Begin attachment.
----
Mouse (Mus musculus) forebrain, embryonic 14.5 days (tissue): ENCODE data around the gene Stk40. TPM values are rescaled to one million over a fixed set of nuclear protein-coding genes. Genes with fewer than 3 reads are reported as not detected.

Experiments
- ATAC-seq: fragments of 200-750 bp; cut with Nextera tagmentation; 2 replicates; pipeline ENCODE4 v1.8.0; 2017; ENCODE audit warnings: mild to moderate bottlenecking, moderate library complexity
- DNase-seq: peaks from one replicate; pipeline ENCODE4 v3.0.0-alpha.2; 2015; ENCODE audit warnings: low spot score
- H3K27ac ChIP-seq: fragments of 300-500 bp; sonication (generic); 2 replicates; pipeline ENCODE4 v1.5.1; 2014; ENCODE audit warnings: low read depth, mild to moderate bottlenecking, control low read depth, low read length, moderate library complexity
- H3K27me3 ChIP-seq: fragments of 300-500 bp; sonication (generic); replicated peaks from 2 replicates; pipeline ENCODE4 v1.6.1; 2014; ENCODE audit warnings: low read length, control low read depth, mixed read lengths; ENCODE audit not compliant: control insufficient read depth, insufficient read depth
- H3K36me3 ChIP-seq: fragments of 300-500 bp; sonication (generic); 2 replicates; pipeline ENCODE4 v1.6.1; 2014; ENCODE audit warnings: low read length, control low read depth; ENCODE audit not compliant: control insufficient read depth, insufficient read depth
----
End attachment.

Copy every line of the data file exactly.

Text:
Mouse (Mus musculus) forebrain, embryonic 14.5 days (tissue): ENCODE data around the gene Stk40. TPM values are rescaled to one million over a fixed set of nuclear protein-coding genes. Genes with fewer than 3 reads are reported as not detected.

Experiments
- ATAC-seq: fragments of 200-750 bp; cut with Nextera tagmentation; 2 replicates; pipeline ENCODE4 v1.8.0; 2017; ENCODE audit warnings: mild to moderate bottlenecking, moderate library complexity
- DNase-seq: peaks from one replicate; pipeline ENCODE4 v3.0.0-alpha.2; 2015; ENCODE audit warnings: low spot score
- H3K27ac ChIP-seq: fragments of 300-500 bp; sonication (generic); 2 replicates; pipeline ENCODE4 v1.5.1; 2014; ENCODE audit warnings: low read depth, mild to moderate bottlenecking, control low read depth, low read length, moderate library complexity
- H3K27me3 ChIP-seq: fragments of 300-500 bp; sonication (generic); replicated peaks from 2 replicates; pipeline ENCODE4 v1.6.1; 2014; ENCODE audit warnings: low read length, control low read depth, mixed read lengths; ENCODE audit not compliant: control insufficient read depth, insufficient read depth
- H3K36me3 ChIP-seq: fragments of 300-500 bp; sonication (generic); 2 replicates; pipeline ENCODE4 v1.6.1; 2014; ENCODE audit warnings: low read length, control low read depth; ENCODE audit not compliant: control insufficient read depth, insufficient read depth